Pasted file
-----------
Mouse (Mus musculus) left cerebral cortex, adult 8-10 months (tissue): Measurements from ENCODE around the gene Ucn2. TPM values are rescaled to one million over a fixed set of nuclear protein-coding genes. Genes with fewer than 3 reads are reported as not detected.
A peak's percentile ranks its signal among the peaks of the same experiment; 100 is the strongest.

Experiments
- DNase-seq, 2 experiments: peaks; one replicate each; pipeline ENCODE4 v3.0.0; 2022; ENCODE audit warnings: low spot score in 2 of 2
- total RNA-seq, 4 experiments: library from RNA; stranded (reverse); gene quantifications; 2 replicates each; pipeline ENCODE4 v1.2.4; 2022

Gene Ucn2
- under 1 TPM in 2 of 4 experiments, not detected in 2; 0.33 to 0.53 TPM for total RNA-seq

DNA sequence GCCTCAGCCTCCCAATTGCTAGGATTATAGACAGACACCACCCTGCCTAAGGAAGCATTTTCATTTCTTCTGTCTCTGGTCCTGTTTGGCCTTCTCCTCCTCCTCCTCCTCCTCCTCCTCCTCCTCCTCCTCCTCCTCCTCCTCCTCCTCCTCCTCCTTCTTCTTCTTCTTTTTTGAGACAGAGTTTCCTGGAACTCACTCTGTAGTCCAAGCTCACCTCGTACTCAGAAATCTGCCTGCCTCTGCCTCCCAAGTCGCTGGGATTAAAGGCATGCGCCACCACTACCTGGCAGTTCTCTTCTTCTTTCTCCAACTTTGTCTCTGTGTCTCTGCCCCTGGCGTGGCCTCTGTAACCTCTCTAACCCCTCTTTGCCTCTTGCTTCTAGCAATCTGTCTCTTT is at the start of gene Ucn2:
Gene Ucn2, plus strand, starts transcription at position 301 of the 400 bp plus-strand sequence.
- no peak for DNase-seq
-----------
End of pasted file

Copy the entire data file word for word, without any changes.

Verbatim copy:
Mouse (Mus musculus) left cerebral cortex, adult 8-10 months (tissue): Measurements from ENCODE around the gene Ucn2. TPM values are rescaled to one million over a fixed set of nuclear protein-coding genes. Genes with fewer than 3 reads are reported as not detected.
A peak's percentile ranks its signal among the peaks of the same experiment; 100 is the strongest.

Experiments
- DNase-seq, 2 experiments: peaks; one replicate each; pipeline ENCODE4 v3.0.0; 2022; ENCODE audit warnings: low spot score in 2 of 2
- total RNA-seq, 4 experiments: library from RNA; stranded (reverse); gene quantifications; 2 replicates each; pipeline ENCODE4 v1.2.4; 2022

Gene Ucn2
- under 1 TPM in 2 of 4 experiments, not detected in 2; 0.33 to 0.53 TPM for total RNA-seq

DNA sequence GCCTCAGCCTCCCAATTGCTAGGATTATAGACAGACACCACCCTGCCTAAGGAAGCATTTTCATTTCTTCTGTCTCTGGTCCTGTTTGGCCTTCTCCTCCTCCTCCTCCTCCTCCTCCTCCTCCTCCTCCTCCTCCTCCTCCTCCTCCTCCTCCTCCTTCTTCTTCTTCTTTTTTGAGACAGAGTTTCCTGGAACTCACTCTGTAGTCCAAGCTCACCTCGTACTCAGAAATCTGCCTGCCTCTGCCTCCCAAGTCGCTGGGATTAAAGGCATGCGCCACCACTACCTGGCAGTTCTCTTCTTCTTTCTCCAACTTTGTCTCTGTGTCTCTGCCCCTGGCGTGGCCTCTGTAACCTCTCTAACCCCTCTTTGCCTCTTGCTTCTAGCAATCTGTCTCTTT is at the start of gene Ucn2:
Gene Ucn2, plus strand, starts transcription at position 301 of the 400 bp plus-strand sequence.
- no peak for DNase-seq